Over time, baby boomers have mellowed and have realized that if you want to retain top talent you have to be flexible and willing to listen to the desires and needs of your employees.

Because they are still very non-confrontational they do not address situations that need to be addressed. Many retain employees that should have been out placed years ago. If one person complains about a new policy or procedure they almost panic and react too quickly. Some, to me, appear almost skittish.

I always suggest that you don’t want your CPA firm to be a sweat-shop culture nor do you want it to be a country club culture. Where do you fit?

  • World War II brought the Greatest Generation together. Vietnam tore the Baby Boomers apart.
  • Jim Webb

Tuesday, October 17th, 2017

Use Technology, Don’t Let it Use You

“You should not confuse your career with your life.” – Dave Barry

One of my wonderful clients shared an amazing blog post with me recently. I want to share it with you.

Now, that the 10/15 due date is history, take some time to contemplate your work life. Reflect and think about how you might be creating more stress than is needed. Are some of the work/life balance issues your own fault?

I work with and talk to many people in the CPA profession. The profession has become much more flexible and less demanding. The most progressive firms are truly focused on creating a workplace that does not consume 60 to 70 hours per week.

Sure, to be successful, it takes hard work and dedication. However, in our current age of connectedness, we might just go too far.

Here’s the post by John O’Leary – Will You See It? (Tips to make technology work for you).

  • Most of us spend too much time on what is urgent and not enough time on what is important.
  • Stephen R. Covey

Tuesday, October 10th, 2017

Reading About Leadership

2.0are

I have been reading a book titled, Leadership 2.0 by Travis Bradberry and Jean Greaves.

Here’s a passage that I want to impress upon CPA firm leaders. It’s something especially important when you are promoted to a leadership role.

What you can accomplish now and in the future has everything to do with what you can accomplish through others. It’s just not about you anymore.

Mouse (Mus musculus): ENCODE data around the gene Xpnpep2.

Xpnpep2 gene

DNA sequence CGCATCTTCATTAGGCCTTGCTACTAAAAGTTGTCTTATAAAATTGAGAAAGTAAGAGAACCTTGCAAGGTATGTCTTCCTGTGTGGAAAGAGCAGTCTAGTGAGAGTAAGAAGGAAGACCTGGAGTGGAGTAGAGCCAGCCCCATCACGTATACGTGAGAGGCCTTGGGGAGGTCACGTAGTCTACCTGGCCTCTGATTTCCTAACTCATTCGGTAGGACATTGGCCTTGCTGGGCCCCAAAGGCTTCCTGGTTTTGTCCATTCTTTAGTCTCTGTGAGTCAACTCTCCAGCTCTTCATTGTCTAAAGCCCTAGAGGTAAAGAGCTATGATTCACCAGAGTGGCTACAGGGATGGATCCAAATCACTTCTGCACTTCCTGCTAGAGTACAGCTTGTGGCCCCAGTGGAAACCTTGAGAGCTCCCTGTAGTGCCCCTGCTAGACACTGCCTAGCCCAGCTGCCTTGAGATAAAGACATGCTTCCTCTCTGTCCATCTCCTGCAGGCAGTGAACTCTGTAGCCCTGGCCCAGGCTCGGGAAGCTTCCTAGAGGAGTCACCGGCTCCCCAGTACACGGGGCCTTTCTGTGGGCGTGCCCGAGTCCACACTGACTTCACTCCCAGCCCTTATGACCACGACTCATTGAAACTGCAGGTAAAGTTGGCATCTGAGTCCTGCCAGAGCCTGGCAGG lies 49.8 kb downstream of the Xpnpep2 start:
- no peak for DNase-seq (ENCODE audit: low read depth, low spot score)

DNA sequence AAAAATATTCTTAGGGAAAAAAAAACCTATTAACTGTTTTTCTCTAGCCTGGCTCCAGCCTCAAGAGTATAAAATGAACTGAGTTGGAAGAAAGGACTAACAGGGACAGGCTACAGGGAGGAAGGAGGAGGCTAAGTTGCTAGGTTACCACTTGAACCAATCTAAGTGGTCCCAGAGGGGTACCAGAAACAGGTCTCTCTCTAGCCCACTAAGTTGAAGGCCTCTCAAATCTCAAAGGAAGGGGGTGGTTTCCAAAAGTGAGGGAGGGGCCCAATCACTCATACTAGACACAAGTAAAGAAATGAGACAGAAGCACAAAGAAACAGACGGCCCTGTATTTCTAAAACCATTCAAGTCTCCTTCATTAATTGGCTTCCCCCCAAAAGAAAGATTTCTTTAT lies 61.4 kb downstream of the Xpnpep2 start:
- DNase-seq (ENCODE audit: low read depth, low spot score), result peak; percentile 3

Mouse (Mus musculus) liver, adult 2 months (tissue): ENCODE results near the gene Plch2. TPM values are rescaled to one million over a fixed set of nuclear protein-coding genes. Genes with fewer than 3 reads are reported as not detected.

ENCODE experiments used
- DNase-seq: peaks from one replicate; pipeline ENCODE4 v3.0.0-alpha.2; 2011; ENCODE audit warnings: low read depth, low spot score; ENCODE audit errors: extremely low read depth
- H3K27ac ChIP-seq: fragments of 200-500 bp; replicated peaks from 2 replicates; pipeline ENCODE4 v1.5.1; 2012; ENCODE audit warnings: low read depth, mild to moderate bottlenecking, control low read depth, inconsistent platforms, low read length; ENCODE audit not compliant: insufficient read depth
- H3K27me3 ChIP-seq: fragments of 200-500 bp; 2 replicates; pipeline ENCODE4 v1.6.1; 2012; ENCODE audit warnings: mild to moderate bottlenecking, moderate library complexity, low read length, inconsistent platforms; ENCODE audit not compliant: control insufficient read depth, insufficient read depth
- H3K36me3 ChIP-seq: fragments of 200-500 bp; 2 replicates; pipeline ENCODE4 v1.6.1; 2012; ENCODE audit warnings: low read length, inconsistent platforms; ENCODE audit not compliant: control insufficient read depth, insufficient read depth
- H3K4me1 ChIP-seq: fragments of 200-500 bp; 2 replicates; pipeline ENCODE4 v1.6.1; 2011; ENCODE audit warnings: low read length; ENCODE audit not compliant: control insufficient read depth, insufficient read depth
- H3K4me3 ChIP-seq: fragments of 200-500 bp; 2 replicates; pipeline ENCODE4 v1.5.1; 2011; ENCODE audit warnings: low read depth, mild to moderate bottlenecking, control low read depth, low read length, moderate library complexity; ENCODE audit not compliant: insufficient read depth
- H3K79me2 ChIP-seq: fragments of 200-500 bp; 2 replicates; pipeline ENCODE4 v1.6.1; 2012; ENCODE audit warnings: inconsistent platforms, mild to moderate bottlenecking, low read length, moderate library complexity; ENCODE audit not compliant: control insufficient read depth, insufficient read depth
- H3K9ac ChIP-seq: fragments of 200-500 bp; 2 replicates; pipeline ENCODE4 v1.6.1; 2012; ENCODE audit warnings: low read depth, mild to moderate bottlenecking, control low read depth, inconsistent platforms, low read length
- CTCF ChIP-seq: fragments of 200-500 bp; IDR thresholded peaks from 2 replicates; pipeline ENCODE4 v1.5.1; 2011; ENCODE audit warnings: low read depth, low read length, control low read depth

Leaders who aren’t privy to this guidance early enough in their careers head down one of three possible paths:

  1. Micromanaging because they don’t trust anyone but themselves.
  2. Trying to be a superhero by being the only one who can save the day
  3. Trying to be a one-man or one-woman show because they seek all the glory.

If you are undertaking a more advanced leadership role in your firm, seek out a mentor, one that will hold you accountable – not one that just takes you to lunch to chat.

  • Change is inevitable. Growth is optional.
  • John Maxwell

Wednesday, October 4th, 2017

Afraid

“Inaction breeds doubt and fear. Action breeds confidence and courage. If you want to conquer fear, do not sit home and think about it. Go out and get busy.” – Dale Carnegie

Accountants are going to be replaced by robots. That’s not a fact.

13Some or even many of the things that accountant do now will be computerized (or robotized, as it is sometimes referred to now). That probably is a fact.

Don’t be afraid of the changes to come. Embrace them.

Yes, I am old enough to remember “the old days.” Certified Public Accountants used:

  • 13-column columnar pads
  • Lead pencils
  • Mechanical pencils (an expensive one, you bought yourself was a status symbol)
  • Lots of lead and eraser replacements for those mechanical pencils
  • Large pink erasers
  • Adding machine tape
  • Staples
  • Staple pullers
  • Paper
  • White-out
  • Desk top and handheld calculators
  • Green-bar paper for the one printer in the office

Accountants embraced computers – moving from the single-operator mainframe type to the PC (introduced over 35 years ago).

They embraced software – Lotus 1-2-3 and later the Microsoft suite. Tax software (and all the other extensive list of softwares used by accountants), replaced much of the manual work. Yes, accountants changed how they worked and what they used to get the work accomplished. They no longer filled-out manual time sheets.

CPAs had to hire people with the appropriate technology skills, different kinds of people. Someone who could only prepare a tax return by hand or complete accounting work on a columnar pad was no longer needed.

Now, CPAs are facing another, more-rapid change into an expanded world of technology. You will need to hire different kind of people and current employees will have to learn new skills.

It’s been done before. Don’t be afraid.

  • Nothing in life is to be feared. It is only to be understood.
  • Marie Curie